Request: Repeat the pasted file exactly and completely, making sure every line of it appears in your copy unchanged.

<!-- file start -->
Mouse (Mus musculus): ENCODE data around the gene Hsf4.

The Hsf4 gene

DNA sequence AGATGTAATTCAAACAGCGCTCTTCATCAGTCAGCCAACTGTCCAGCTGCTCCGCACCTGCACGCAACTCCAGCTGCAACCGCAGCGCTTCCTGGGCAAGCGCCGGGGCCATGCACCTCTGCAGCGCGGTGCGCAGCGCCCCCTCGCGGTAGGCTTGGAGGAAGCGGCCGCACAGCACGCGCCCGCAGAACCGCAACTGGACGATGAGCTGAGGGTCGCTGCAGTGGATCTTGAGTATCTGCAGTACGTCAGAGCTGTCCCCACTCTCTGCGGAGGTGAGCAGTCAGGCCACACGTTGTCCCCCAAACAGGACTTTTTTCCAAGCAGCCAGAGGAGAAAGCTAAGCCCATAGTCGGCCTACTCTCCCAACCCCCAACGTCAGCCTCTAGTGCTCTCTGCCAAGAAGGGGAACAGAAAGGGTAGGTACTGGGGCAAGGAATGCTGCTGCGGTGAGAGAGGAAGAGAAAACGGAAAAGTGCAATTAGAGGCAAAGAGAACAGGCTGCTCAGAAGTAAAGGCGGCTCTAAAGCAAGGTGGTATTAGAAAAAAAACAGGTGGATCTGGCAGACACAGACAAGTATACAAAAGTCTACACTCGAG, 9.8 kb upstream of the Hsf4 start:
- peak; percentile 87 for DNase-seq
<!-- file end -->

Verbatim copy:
Mouse (Mus musculus): ENCODE data around the gene Hsf4.

The Hsf4 gene

DNA sequence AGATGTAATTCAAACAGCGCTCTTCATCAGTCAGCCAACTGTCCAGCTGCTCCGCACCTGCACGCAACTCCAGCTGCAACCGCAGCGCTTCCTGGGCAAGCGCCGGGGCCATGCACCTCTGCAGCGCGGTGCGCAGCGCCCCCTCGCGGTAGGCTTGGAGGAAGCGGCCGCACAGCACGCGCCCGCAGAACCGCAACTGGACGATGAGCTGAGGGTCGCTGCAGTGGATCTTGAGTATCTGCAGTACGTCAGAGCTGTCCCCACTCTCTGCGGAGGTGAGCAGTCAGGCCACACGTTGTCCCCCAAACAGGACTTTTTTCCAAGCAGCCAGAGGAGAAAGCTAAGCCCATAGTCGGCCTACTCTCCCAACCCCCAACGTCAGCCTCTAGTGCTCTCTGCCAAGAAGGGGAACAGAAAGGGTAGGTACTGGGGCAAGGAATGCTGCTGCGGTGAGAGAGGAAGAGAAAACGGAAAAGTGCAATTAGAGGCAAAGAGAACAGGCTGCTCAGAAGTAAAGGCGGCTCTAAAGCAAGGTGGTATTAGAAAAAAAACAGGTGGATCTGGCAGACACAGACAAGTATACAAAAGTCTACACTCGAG, 9.8 kb upstream of the Hsf4 start:
- peak; percentile 87 for DNase-seq